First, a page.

Guides: Playbooks, Curriculum, and Lesson Plans

For all the playbooks, curriculum samples, and lesson plans below, I led the writing, research, design, and illustration of the entire contents. In some cases, the writing was adapted from other internal sources, as is usually indicated.

Hundreds of Maker Camp affiliates worldwide sought guidance from Maker Media on how to run a program at their site. I edited and designed a thorough playbook to offer sample calendars, rules of thumb, and shared wisdom from previous camp facilitators.
Maker Camp Affiliate Site Playbook (44 pages)
Schools hosting Maker Faires turned to Maker Media for more guidance in organizing the events. This thorough guide adapted the Maker Faire Playbook to a school context, adding templates and sample texts to ease the burden on the educators who step forward to lead School Maker Faires.
School Maker Faire Playbook (41 pages)
This guide provided a welcoming overview of Maker Faire and blackline masters for classroom teachers to use before, during, and/or after field trips to Maker Faire.
Maker Faire playbook (31 pages)
The Makerspace Playbook: School Edition provided context and support around planning spaces for schools to make with their students. We interviewed successful School Makerspaces and compiled the best practices into this volume. It included tools & materials, safety, signage, practices, and snapshot vignettes. This project was developed with funding from DARPA.
Makerspace Playbook (84 pages)
The detailed instructional guide Maker Faire Hands-On Greatest Hits How-To was sent to Mini Maker Faire producers to help re-focus the mission of the event on hands-on making, not just exhibiting things made by Makers. The playbook includes overviews and signage.
Maker Faire Greatest Hits (32 pages)
Maker Media collaborated with Scholastic to create Make: Lots O' Bots as an introduction to making. The book includes interviews with young makers, profiles of projects seen at Maker Faire, and simple robot-related projects. I edited and designed it and wrote much of the original text. The book is available through Scholastic's book club.
NASA and TERC developed the Life on Earth...and elsewhere? curriculum to bring the principles and practice of astrobiology into middle and high school classrooms. I conceived many of the activities with a science curriculum specialist, and I produced both the layout and illustration for this book. NASA printed 30,000 copies of the book, and it is also available as a PDF.

I conceived, tested, and wrote projects for the first year of a science subscription kit for kids. Take a peek at three panels of the step-by-step instructions for the third month’s guide. Directions for two to four projects were sent in each month’s subscription kit. I also wrote light-hearted companion comic book narratives for each month.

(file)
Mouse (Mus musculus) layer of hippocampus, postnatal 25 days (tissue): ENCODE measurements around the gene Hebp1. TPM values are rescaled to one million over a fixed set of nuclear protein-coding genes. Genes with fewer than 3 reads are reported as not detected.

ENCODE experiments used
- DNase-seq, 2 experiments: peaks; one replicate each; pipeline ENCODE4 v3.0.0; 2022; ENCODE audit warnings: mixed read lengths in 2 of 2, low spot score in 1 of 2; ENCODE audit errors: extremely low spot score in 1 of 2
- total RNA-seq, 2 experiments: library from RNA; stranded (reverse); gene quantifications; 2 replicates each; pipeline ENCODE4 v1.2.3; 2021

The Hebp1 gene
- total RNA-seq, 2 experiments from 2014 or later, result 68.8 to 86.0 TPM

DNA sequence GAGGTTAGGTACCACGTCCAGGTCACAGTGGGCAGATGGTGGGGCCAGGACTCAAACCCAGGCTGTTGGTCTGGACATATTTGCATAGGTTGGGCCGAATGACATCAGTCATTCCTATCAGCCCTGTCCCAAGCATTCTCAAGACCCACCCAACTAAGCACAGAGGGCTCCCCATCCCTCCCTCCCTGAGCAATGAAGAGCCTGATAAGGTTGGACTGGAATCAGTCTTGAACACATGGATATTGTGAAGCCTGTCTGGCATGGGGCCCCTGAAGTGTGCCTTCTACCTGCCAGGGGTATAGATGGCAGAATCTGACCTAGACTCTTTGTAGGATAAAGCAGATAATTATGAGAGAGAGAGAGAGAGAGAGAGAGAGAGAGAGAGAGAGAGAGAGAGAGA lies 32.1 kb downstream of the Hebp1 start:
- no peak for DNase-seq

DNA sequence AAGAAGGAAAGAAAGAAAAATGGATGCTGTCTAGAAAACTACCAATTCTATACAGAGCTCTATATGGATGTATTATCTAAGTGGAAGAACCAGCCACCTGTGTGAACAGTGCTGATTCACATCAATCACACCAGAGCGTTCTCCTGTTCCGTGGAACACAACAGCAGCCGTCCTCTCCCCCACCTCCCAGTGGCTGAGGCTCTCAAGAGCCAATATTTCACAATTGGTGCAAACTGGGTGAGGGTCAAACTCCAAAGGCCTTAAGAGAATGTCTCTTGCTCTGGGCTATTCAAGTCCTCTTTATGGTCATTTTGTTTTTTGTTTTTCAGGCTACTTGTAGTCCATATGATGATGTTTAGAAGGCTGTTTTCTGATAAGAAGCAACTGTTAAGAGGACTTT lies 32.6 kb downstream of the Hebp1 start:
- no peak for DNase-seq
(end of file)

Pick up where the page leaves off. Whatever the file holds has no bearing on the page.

This conversation starter and debate guide in All-Star Alien Hide & Seek introduces students to the statistical likelihood of life elsewhere in the universe. Then it engages them in a class debate to consider how much effort humans should put into passive and active contact. Students consider scale and apply what they’ve learned about the electromagnetic spectrum in this physics-focused unit.
Part of Waves across the Universe, a full online unit of five lesson plans.
This biology-focused lesson plan Tricky Transplants is one of ~150 in a middle-school science curriculum called Science Generation. It is part of Science Generation, which brings SERP’s heavy focus on literacy and civic education across disciplines to the ~150 Creative Commons-licensed, open middle-school science lesson plans we developed.
Part of Cells Teaming Up, a full online unit of six lesson plans.

Over 2,500 visitors of all ages took part in a free "Learn to Breadboard" workshop at Maker Faire Bay Area 2019. I designed the step-by-step instructions for breadboarding noobs to use the ever-popular 555 timer chip in their very own instrument of the retro-future, a light-controlled theremin.
This easy-to-make project required minimal facilitation with the carefully designed instructions.
Visual models often come to students with an as-is inevitability. Here, a playful keyboard simulation lets students alter the ways sound waves are represented, and provides a friendly introduction to a valuable tool: an oscilloscope. The SciGen curriculum used technology to explain concepts through animation and simulations, here in a lesson about the physics of sound. See live oscilloboard.

See also Maker Camp projects

2016, 2015, earlier videos: 2014, 2013